Josh I think and J.J. have both had phenomenal years and been recognized as All-Stars, but there's five or six other guys out there that have had incredible years, as well. For us, I think it's as much as anything about the depth.

There are seven or eight guys out there that we bring in, and they all throw really hard. And I think that's something really advantageous, especially when you come to a ballpark like this. The thing they do is they strike guys out.

In a ballpark like this, you don't want balls to be put in play. Obviously balls that are hit well oftentimes end up over the fence, and every ball that's put in play here has a higher likelihood of being a hit than it does anywhere else. The fact that we bring in seven or eight guys from our bullpen that all strike guys out consistently is something that obviously played out really well for us all season, and in my opinion, becomes a huge factor as we come here to a challenging place to pitch.

Q. Ryan, kind of going on that, the sustained success of the bullpen and just so many arms, is that kind of reflective of where baseball is in today's day and age and here in 2018, just the variety?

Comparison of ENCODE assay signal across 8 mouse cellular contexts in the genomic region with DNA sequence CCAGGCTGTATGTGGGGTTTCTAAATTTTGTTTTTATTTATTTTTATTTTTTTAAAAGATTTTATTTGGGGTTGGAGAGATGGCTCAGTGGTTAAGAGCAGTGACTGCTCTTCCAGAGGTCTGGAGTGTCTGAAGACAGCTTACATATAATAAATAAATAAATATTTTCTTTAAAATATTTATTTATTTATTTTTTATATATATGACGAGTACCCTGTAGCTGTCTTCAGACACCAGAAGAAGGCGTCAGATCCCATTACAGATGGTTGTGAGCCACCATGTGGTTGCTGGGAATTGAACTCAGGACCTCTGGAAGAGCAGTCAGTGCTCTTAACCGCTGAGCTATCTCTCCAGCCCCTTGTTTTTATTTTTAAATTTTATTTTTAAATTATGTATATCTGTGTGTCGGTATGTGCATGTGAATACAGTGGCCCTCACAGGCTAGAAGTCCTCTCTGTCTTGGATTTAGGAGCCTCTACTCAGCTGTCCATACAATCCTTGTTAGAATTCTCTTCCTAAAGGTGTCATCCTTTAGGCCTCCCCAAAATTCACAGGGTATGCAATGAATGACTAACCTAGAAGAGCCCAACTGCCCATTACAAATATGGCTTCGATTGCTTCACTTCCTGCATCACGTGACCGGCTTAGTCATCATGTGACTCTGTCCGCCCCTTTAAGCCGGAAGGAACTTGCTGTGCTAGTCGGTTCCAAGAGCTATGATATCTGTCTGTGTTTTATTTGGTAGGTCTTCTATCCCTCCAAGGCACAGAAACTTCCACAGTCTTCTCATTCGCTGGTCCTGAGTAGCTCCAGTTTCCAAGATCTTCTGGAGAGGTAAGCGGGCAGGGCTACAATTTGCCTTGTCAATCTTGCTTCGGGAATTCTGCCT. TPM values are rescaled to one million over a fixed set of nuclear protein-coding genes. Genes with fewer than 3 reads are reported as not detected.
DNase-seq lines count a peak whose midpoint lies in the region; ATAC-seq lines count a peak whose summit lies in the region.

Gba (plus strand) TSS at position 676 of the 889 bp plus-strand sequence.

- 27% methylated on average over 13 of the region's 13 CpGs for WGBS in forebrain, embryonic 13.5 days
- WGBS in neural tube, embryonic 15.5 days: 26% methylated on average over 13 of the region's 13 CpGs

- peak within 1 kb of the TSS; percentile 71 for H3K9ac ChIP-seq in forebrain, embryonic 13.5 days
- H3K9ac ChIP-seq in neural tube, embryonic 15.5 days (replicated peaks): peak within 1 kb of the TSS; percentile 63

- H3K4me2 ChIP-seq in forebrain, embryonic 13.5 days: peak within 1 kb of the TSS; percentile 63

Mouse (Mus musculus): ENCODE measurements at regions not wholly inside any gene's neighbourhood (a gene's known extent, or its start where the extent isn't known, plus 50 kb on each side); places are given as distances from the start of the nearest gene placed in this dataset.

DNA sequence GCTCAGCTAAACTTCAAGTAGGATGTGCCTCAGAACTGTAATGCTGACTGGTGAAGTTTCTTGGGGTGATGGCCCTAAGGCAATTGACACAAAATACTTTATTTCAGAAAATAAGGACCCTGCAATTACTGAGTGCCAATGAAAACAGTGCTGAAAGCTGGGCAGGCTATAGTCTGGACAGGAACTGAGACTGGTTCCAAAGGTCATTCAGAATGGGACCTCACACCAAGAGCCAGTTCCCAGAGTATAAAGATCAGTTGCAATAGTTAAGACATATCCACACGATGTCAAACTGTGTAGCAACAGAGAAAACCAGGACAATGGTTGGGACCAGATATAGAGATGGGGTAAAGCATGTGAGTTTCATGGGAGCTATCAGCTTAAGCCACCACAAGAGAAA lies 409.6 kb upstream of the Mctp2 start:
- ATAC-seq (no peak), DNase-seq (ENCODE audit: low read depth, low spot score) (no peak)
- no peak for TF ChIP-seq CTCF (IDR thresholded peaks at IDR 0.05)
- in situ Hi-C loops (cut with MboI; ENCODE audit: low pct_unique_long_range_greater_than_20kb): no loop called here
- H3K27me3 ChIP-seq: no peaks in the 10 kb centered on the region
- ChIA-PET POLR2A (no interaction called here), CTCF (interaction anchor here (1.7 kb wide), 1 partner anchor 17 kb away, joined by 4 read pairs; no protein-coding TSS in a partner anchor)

RYAN BRAUN: Yeah. It feels like it, I think. We play in a copycat league. And I think these guys in 2015 were one of the first teams that had a lot of success doing that, building a dominant bullpen. And then I think we've seen teams over the years try to do that and try to emulate the success that they had by putting together three, four, five guys that have dominant stuff coming out of the bullpen, where essentially you have a closer coming in every inning from the sixth inning on. We see it all the time.

I would be surprised if it went back in the other direction because teams see that it works, and also I think one of the real reasons teams do it is because it is easier to pay relievers less than pay starters more money. So I think it's an easy way for them to try to keep salaries down a little bit, but more than anything, it's something that works.

Q. I know you guys are in the moment. You don't look back, but is it as a player nice to step back and appreciate what Erik Kratz and being a 38-year-old starter and what he did yesterday, can you appreciate that a little bit?
MIKE MOUSTAKAS: Yeah, absolutely. We were talking about that earlier. We were saying he doesn't look or act like he's 38. He still acts like he's younger, looks like he's younger, keeps himself in great shape, and he's always ready to play.

For a guy who's been around baseball as long as he has and his path has been a lot different from mine and Ryan's. And to stick around and continue to battle, continue to fight the way he has throughout his entire career, and for his first postseason game to happen yesterday and the way it happened, catching a shutout, huge knocks for us throughout the game, it's a great story. He's a guy you cheer for. He's a guy you always root for because you see how hard he works. You see how much of a leader he is in the clubhouse. And he's just a lot of fun to be around. He's an easy guy to cheer for.